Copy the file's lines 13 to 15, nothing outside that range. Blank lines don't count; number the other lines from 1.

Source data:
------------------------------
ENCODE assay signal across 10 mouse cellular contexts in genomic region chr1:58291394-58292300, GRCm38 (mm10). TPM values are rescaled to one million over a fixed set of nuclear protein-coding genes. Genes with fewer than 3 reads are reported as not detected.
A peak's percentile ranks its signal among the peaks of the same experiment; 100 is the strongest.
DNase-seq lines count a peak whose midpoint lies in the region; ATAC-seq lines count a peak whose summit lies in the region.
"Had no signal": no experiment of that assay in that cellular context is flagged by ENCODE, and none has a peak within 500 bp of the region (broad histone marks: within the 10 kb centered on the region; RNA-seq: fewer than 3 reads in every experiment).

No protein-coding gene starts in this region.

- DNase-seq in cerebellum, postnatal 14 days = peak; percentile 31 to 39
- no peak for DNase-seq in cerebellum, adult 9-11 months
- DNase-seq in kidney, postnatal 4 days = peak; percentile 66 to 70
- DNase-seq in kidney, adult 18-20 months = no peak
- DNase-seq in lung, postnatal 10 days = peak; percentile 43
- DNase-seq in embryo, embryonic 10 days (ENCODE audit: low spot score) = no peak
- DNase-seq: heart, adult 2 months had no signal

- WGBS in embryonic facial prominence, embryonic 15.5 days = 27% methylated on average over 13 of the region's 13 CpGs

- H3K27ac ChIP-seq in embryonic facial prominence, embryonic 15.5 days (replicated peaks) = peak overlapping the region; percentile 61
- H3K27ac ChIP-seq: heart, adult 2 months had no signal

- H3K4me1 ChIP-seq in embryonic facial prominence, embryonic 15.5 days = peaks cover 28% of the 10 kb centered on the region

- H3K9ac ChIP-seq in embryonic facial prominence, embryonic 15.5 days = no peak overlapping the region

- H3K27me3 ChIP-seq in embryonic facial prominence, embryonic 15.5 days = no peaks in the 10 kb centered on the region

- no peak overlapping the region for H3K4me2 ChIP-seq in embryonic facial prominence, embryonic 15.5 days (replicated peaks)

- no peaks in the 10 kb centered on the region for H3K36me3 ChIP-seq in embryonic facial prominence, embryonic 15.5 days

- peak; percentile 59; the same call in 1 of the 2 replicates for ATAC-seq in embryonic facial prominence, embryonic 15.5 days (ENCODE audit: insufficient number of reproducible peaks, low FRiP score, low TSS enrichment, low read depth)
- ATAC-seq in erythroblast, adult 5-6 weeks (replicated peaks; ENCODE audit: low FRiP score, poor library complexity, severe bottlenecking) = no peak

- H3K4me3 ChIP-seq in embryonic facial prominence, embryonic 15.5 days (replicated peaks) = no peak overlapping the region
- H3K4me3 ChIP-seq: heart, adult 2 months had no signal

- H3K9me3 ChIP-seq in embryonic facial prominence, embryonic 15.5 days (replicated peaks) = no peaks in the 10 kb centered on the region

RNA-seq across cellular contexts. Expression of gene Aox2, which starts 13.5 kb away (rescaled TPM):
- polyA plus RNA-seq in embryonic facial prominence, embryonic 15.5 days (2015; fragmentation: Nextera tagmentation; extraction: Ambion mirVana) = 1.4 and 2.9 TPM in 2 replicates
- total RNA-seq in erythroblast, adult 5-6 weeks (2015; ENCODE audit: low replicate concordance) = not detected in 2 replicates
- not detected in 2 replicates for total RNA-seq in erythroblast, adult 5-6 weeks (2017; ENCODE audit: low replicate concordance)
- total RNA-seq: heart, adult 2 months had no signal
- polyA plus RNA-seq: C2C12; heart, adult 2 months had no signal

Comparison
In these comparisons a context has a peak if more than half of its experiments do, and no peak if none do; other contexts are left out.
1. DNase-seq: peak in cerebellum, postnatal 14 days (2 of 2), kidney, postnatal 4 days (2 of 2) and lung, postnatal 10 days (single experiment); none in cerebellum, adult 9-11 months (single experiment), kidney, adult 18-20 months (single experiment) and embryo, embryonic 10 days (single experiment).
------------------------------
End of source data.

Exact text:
- WGBS in embryonic facial prominence, embryonic 15.5 days = 27% methylated on average over 13 of the region's 13 CpGs

- H3K27ac ChIP-seq in embryonic facial prominence, embryonic 15.5 days (replicated peaks) = peak overlapping the region; percentile 61
- H3K27ac ChIP-seq: heart, adult 2 months had no signal